The Complete Works in Philosophy, Politics and Morals of the late Dr. Benjamin Franklin, Vol. 2 [of 3]

By Benjamin Franklin

Page 212

of two feet long, or half the common
length of cordwood, may be burnt conveniently; and for the smaller,
such wood may be sawed into thirds. Where coals are the fuel, the
grates will be proportioned to the openings. The same depth is nearly
necessary to all, the funnels being all made of a size proper to
admit a chimney-sweeper. If in large and elegant rooms custom or
fancy should require the appearance of a larger chimney, it may be
formed of expensive marginal decorations, in marble, &c. In time
perhaps, that which is fittest in the nature of things may come to be
thought handsomest. But at present, when men and women in different
countries show themselves dissatisfied with the forms God has given
to their heads, waists and feet, and pretend to shape them more
perfectly, it is hardly to be expected that they will be content
always with the best form of a chimney. And there are some, I know,
so bigotted to the fancy of a large noble opening, that rather than
change it, they would submit to have damaged furniture, sore eyes,
and skins almost smoked to bacon.

3. Another cause of smoky chimneys is, _too short a funnel_. This
happens necessarily in some cases, as where a chimney is required in
a low building; for, if the funnel be raised high above the roof, in
order to strengthen its draft, it is then in danger of being blown
down, and crushing the roof in its fall.

_Remedies_. Contract the opening of the chimney, so as to oblige all
the entering air to pass through or very near the fire; whereby it
will be more heated and rarefied, the funnel itself be more warmed,
and its contents have more of what may be called the force of levity,
so as to rise strongly and maintain a good draft at the opening.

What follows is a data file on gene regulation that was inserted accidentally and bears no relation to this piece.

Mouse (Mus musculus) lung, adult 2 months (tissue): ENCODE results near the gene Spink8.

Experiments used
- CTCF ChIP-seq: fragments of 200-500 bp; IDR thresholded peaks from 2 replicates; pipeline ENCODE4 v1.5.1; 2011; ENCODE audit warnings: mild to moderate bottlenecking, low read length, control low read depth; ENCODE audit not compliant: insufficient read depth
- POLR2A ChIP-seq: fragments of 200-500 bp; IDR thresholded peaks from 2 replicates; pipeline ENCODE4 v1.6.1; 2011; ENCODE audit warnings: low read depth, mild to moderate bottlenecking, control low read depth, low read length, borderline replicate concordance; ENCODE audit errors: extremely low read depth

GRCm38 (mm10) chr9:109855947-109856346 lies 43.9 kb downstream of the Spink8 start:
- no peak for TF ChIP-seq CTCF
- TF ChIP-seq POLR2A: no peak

Or you may in some cases, to advantage, build additional stories over
the low building, which will support a high funnel.

If the low building be used as a kitchen, and a contraction of the
opening therefore inconvenient, a large one being necessary, at
least when there are great dinners, for the free management of so
many cooking utensils; in such case, I would advise the building of
two more funnels joining to the first, and having three moderate
openings, one to each funnel, instead of one large one. When there is
occasion to use but one, the other two may be kept shut by sliding
plates, hereafter to be described;[53] and two or all of them may be
used together

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Text Comparison with Benjamin Franklin and the First Balloons

Page 0
The five letters which I have the honor to present were written to Sir Joseph Banks, President of the Royal Society of London, in 1783, when Franklin was Minister to the Court of France and, with the collateral documents, they give perhaps the most complete and accurate account of the beginning of aerial navigation, enlivened with the humor and speculation characteristic of the writer.
Page 1
It was afterwards filled with the inflammable Air that is produced by pouring Oil of Vitriol upon Filings of Iron, when it was found to have a tendency upwards so strong as to be capable of lifting a Weight of 39 Pounds, exclusive of its own Weight which was 25 lbs.
Page 2
Since writing the above, I am favour'd with your kind Letter of the 25th.
Page 3
It contains 50,000 cubic Feet, and is supposed to have Force of Levity equal to 1500 pounds weight.
Page 4
It has been even fancied that in time People will keep such Globes anchored in the Air, to which by Pullies they may draw up Game to be preserved in the Cool & Water to be frozen when Ice is wanted.
Page 5
Faujas de St.
Page 6
in passing thro' this Flame rose in the Balloon, swell'd out its sides, and fill'd it.
Page 7
Robert, two Brothers, very ingenious Men, who have made it in concert with Mr.
Page 8
These Machines must always be subject to be driven by the Winds.
Page 9
(POSTPONEMENT OF CHARLES' AND ROBERT'S ASCENSION.
Page 10
I hope they descended by Day-light, so as to see & avoid falling among Trees or on Houses, and that the Experiment was completed without any mischievous Accident which the Novelty of it & the want of Experience might well occasion.
Page 11
is altered by the Pen to show its real State when it went off.
Page 12
Il avoit perdu son air inflammable par le Robinet qu'on avoit laisse ouvert expres pour empecher l'explosion a trop grande hauteur.
Page 13
--Transcriber's note-- A caret (^) indicates the following character or characters were printed in superscript.
Page 14
6, "M.